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Ruby Blue Import

5 out of 5 stars 1 customer review

Price: CDN$ 14.85
Usually ships within 2 to 3 days.
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58th Annual GRAMMY Awards
Discover this year's nominees on CD and Vinyl, including Album of the Year, Artist of the Year, Best New Artist of the Year, and more. Learn more

Product Details

  • Audio CD (June 20 2005)
  • Number of Discs: 1
  • Format: Import
  • Label: Echo
  • ASIN: B0009I477U
  • Other Editions: Audio CD  |  LP Record
  • Average Customer Review: 5.0 out of 5 stars 1 customer review
  •  Would you like to update product info, give feedback on images, or tell us about a lower price?

1. Leaving The City
2. Sinking Feeling
3. Night of the dancing Flame
4. Through Time
5. Sow into You
6. Dear Diary
7. If We’re in Love
8. Ramalama (Bang Bang)
9. Ruby Blue
10. Off on it
11. Prelude To Love in The Making
12. The Closing of the doors

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Top Customer Reviews

By A Customer on July 29 2005
Format: Audio CD
I loved Moloko.
I found out by accident that they split. It made me sad. But then I found out that Roisin Murphy, the singer from Moloko, had a solo project in the pipeline.
And it is.
It's challenging. As much as her voice challenges, the musical arrangements have risen to meet her level.
Glitchy, glossy, intricate. It's a slow burn that you have to let spin a few times before warming up to it.
Shouldn't more albums work like that? Isn't everyone tired of the one-hit wonder yet?
Unconventional, to say the least (save for the single 'If We're In Love,' the tastiest bit of neo-house I've heard in ages).
Give it a shot. She deserves your attention.
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Most Helpful Customer Reviews on (beta) HASH(0x9daadf00) out of 5 stars 41 reviews
36 of 37 people found the following review helpful
HASH(0x9dabfa98) out of 5 stars So you think you can sing? Sept. 11 2006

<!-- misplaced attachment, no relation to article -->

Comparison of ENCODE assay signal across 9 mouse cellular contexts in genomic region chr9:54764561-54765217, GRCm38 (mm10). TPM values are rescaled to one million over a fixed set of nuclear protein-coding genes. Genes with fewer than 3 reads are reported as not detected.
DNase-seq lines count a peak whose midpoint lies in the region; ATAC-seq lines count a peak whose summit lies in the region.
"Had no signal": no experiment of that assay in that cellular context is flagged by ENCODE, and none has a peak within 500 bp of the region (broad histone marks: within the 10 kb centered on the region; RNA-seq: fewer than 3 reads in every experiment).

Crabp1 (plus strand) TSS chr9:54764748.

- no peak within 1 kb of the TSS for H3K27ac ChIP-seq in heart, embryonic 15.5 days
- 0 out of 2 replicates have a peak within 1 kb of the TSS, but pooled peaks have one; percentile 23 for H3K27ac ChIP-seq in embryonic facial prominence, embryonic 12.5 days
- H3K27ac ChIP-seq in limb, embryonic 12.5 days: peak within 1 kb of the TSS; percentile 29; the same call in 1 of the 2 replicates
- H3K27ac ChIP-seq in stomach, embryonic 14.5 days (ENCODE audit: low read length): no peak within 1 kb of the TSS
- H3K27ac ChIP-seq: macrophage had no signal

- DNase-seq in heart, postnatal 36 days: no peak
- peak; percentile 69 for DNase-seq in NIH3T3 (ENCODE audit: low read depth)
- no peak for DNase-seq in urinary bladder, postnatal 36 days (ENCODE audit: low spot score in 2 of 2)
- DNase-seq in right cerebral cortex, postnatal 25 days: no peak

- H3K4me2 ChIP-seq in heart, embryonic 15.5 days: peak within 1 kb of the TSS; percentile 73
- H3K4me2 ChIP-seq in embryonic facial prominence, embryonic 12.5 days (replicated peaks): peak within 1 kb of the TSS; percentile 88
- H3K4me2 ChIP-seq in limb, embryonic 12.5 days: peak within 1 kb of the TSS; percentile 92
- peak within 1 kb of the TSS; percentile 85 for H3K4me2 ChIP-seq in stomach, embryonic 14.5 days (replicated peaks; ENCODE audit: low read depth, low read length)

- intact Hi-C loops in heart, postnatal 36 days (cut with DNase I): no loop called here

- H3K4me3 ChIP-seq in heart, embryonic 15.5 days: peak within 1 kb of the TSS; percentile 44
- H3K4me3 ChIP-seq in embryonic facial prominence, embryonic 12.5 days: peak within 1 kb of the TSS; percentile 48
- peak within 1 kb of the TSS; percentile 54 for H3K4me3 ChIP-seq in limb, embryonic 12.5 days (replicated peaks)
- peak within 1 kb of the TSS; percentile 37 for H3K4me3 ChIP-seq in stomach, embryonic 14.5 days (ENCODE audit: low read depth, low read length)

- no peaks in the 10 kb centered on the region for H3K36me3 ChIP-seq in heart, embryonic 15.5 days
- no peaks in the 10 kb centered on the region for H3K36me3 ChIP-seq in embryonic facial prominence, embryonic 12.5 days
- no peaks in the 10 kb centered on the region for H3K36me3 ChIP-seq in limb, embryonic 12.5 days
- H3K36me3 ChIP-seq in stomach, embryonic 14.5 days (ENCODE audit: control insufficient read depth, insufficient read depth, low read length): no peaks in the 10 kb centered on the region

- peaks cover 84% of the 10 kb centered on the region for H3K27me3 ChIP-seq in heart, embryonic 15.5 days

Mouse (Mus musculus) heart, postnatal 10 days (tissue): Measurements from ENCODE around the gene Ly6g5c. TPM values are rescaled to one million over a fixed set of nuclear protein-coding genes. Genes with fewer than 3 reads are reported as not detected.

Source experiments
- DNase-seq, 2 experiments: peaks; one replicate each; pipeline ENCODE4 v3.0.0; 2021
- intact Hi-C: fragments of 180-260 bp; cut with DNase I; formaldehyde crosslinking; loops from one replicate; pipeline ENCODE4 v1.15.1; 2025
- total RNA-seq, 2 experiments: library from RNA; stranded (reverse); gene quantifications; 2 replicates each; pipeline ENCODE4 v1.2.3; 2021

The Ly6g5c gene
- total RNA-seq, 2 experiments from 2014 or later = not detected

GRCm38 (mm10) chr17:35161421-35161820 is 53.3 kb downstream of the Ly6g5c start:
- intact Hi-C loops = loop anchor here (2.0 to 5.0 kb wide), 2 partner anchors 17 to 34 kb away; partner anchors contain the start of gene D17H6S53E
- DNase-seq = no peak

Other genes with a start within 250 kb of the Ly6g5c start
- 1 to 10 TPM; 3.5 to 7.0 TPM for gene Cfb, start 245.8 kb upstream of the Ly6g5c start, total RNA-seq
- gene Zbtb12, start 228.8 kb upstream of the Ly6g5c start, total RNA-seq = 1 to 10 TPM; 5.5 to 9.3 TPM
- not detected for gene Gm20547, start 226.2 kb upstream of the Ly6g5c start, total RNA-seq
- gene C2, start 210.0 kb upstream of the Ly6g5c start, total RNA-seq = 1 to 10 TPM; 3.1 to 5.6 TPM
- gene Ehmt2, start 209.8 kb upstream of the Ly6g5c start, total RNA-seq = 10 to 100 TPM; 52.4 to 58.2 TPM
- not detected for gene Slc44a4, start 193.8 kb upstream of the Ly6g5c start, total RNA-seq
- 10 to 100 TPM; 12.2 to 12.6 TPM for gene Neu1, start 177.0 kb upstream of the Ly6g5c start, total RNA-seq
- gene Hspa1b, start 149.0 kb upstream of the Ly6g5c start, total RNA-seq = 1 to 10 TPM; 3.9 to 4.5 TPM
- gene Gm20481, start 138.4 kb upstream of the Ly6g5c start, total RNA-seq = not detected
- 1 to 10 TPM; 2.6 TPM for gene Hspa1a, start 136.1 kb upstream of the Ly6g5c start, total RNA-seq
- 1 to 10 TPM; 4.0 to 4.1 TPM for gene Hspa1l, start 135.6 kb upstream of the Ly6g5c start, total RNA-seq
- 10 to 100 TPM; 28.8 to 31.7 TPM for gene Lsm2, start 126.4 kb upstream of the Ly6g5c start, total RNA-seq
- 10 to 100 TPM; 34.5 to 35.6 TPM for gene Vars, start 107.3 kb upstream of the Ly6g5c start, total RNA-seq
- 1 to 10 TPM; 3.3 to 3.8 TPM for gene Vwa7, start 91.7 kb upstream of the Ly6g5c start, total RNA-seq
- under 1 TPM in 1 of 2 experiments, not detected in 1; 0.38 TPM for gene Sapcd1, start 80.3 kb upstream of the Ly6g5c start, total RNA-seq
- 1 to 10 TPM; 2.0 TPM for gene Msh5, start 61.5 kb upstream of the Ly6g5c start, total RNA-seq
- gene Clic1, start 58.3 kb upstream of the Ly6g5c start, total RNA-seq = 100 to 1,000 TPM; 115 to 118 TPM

By Christopher Wanko - Published on
Format: Audio CD
I was watching "So You Think You Can Dance" with my wife and we caught a cool song called "Ramalama (Bang Bang)". My ears are going so we had captioning on, which tells you the artist and song. I quickly jotted down the name and went looking online for the song and album.

Wow, what a great find this turned out to be. I've done two straight-through listens in addition to a few shuffle-plays with other songs, and I've finally figured out all the tastes I'm hearing.

It's Bjork and Aphex Twin with classic AM radio female vocals a la Carly Simon, with some inevitable Kate Bush/ Tori Amos splashed in. Ultimately, you have and have not heard anything like this album. The ingredients, yes, but the dish? All its own, and it works very well. Enjoyable and quirky, and I think because I'm going through a jazz phase now, it resonates deeper within me than if I were to bne traveling through, say, my death metal or Hendrix phases.

Worth picking up, for sure, but maybe a note of caution for more conservative listeners, it's something to give a dedicated ear to appreciate.

18 of 19 people found the following review helpful
HASH(0x9dabfaec) out of 5 stars Break out the superlatives starting with FABULOUS... Aug. 4 2006
By eeoyrefan - Published on
Format: Audio CD